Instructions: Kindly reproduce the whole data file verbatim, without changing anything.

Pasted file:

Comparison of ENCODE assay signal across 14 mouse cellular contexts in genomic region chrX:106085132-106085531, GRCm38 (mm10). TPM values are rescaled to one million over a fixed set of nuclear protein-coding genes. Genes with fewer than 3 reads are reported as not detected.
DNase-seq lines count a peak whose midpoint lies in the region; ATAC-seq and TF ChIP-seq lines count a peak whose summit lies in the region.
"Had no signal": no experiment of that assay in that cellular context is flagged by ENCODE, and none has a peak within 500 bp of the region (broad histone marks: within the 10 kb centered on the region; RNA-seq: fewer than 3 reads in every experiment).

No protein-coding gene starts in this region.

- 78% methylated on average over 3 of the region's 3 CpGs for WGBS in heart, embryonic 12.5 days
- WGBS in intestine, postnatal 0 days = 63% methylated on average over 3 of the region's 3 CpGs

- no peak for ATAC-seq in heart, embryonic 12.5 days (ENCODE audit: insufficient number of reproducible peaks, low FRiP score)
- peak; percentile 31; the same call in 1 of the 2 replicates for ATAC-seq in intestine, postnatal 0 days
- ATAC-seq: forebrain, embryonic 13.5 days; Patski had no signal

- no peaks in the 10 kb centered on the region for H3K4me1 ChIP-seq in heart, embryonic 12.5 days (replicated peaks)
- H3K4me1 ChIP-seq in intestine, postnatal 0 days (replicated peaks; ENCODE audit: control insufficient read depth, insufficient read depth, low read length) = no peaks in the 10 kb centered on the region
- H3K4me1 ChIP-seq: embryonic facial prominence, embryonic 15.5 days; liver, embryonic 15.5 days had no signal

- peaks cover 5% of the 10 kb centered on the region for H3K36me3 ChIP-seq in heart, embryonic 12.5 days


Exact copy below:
Comparison of ENCODE assay signal across 14 mouse cellular contexts in genomic region chrX:106085132-106085531, GRCm38 (mm10). TPM values are rescaled to one million over a fixed set of nuclear protein-coding genes. Genes with fewer than 3 reads are reported as not detected.
DNase-seq lines count a peak whose midpoint lies in the region; ATAC-seq and TF ChIP-seq lines count a peak whose summit lies in the region.
"Had no signal": no experiment of that assay in that cellular context is flagged by ENCODE, and none has a peak within 500 bp of the region (broad histone marks: within the 10 kb centered on the region; RNA-seq: fewer than 3 reads in every experiment).

No protein-coding gene starts in this region.

- 78% methylated on average over 3 of the region's 3 CpGs for WGBS in heart, embryonic 12.5 days
- WGBS in intestine, postnatal 0 days = 63% methylated on average over 3 of the region's 3 CpGs

- no peak for ATAC-seq in heart, embryonic 12.5 days (ENCODE audit: insufficient number of reproducible peaks, low FRiP score)
- peak; percentile 31; the same call in 1 of the 2 replicates for ATAC-seq in intestine, postnatal 0 days
- ATAC-seq: forebrain, embryonic 13.5 days; Patski had no signal

- no peaks in the 10 kb centered on the region for H3K4me1 ChIP-seq in heart, embryonic 12.5 days (replicated peaks)
- H3K4me1 ChIP-seq in intestine, postnatal 0 days (replicated peaks; ENCODE audit: control insufficient read depth, insufficient read depth, low read length) = no peaks in the 10 kb centered on the region
- H3K4me1 ChIP-seq: embryonic facial prominence, embryonic 15.5 days; liver, embryonic 15.5 days had no signal

- peaks cover 5% of the 10 kb centered on the region for H3K36me3 ChIP-seq in heart, embryonic 12.5 days